Defense “Victory” Against Employee’s Spouse in COVID-19 Exposure Case

On May 7, a California District Court Judge granted Victory Woodworks, Inc.’s (“Victory”) motion to dismiss all COVID-19 liability claims in plaintiffs Robert and Corby Kuciemba’s amended complaint. Kuciemba et al. v. Victory Woodworks Inc., No. 3:20-cv-09355 (N.D. Cal. 2020). Relying on a novel theory of liability, the Kuciembas alleged that Mr. Kuciemba contracted mild COVID-19 in the course and scope of his employment at Victory, and subsequently passed it on to his wife, who suffered a severe case of COVID-19 with lasting injury. The Kuciembas sought damages from Victory for Mrs. Kuciemba’s injuries related to COVID-19.

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PREP Act Does Not Require Federal Forum for State Law Negligence Claims Related to COVID-19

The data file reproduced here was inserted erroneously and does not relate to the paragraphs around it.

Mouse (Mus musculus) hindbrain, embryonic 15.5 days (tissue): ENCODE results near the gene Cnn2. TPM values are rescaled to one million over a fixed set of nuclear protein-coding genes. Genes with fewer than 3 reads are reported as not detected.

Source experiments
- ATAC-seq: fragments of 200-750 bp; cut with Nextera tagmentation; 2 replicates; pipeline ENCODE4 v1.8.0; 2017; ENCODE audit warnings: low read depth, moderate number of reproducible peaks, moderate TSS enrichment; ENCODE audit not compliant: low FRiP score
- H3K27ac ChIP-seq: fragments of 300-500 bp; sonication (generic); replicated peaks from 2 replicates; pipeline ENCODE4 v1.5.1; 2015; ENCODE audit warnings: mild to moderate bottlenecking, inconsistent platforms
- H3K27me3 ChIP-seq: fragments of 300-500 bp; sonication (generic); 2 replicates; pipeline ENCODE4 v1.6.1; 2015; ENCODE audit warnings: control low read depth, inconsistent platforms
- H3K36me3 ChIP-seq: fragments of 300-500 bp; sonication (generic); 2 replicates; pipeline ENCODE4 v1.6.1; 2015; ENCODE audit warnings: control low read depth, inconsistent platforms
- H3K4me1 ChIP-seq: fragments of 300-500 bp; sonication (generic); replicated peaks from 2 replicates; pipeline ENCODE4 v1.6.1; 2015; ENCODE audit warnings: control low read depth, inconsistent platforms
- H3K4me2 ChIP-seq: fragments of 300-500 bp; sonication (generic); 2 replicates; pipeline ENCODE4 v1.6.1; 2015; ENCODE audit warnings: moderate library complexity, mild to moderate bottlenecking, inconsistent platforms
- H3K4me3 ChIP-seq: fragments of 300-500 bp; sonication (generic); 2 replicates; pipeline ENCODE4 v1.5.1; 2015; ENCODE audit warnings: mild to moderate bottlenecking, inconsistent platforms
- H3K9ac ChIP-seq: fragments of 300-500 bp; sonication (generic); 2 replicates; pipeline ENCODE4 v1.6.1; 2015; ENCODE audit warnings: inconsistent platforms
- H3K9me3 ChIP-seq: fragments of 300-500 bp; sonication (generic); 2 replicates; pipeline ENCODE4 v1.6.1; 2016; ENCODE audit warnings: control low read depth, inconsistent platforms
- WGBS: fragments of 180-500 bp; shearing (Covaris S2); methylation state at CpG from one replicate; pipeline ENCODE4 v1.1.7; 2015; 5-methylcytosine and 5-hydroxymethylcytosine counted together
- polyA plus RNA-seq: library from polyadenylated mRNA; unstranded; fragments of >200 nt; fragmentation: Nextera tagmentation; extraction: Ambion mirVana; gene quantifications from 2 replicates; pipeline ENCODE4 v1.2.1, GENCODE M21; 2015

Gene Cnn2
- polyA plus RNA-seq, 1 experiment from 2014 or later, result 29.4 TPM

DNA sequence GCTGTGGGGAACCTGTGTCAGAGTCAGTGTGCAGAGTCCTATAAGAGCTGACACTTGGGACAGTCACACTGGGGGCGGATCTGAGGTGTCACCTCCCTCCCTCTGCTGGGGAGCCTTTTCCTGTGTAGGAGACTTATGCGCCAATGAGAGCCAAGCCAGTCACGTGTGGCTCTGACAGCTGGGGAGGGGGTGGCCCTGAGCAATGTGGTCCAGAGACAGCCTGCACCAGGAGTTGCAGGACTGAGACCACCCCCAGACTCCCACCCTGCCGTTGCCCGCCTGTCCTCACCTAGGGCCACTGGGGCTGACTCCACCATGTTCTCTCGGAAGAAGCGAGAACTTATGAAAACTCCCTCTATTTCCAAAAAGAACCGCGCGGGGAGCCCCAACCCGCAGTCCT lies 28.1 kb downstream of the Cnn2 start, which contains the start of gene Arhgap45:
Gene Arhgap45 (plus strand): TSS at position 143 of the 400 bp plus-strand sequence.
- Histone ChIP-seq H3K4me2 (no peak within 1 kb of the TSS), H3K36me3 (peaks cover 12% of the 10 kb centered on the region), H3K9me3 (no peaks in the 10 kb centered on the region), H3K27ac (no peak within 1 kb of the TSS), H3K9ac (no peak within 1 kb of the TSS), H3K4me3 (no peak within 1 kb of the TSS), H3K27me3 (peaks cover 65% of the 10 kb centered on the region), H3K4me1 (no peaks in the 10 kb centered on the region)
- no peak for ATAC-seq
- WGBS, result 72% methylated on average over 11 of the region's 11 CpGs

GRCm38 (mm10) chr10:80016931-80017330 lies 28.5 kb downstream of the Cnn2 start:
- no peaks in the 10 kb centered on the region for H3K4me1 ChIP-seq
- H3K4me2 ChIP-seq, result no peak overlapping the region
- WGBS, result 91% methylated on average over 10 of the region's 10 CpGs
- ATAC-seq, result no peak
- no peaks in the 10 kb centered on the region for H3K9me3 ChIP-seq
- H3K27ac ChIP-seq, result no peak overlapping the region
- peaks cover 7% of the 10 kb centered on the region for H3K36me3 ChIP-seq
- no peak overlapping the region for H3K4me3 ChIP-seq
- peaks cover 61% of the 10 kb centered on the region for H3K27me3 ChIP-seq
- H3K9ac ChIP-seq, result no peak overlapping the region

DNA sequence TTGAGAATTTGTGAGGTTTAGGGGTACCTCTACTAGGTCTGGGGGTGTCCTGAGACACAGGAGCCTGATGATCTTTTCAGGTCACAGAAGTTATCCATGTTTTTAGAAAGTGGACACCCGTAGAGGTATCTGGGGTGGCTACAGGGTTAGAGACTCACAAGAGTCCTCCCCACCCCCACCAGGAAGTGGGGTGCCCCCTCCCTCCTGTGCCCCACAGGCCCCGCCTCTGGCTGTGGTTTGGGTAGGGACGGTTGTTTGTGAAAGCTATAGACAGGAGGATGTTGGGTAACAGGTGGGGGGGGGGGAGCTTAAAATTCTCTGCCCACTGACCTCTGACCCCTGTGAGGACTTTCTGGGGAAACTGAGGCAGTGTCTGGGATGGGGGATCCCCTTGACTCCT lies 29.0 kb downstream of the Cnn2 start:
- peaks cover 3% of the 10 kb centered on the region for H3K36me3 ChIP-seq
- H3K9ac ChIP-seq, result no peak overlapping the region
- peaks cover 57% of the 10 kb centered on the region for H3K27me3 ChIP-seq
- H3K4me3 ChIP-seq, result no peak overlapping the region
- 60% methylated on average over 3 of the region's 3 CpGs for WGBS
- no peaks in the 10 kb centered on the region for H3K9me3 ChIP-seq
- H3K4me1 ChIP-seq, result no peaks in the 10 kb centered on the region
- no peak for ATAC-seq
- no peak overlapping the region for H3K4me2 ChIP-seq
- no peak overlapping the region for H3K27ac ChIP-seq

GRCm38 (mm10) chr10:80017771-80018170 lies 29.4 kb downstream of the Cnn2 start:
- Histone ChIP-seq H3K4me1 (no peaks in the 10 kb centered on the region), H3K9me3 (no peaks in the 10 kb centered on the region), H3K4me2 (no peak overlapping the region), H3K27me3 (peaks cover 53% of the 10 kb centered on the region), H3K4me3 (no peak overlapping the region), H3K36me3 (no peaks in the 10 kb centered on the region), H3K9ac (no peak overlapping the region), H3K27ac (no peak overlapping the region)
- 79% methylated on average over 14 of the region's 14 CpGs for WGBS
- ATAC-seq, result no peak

A New Jersey District Court Judge has ruled that the March 2020 federal liability immunity statute for pandemic-related countermeasures does not create a basis for federal jurisdiction, resulting in the remand of two COVID-19-related personal injury actions.

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The Ship Has Sailed on Plaintiffs’ Efforts to Recover for Mere Fear of Contracting COVID-19

On February 21, 2020, the cruise ship Grand Princess embarked from San Francisco, headed to Hawaii.  Among the ship’s 3,533 passengers and crew were 62 people who had been exposed to COVID-19 on the ship’s immediate prior trip to Mexico.  The Hawaii voyage was curtailed and the ship docked off the cost of California for two weeks, during which passengers were confined to their rooms and two dozen people tested positive.  A number of personal injury lawsuits followed, the majority of which have been coordinated before Hon. R. Gary Klausner in the U.S. District Court for the Central District of California.

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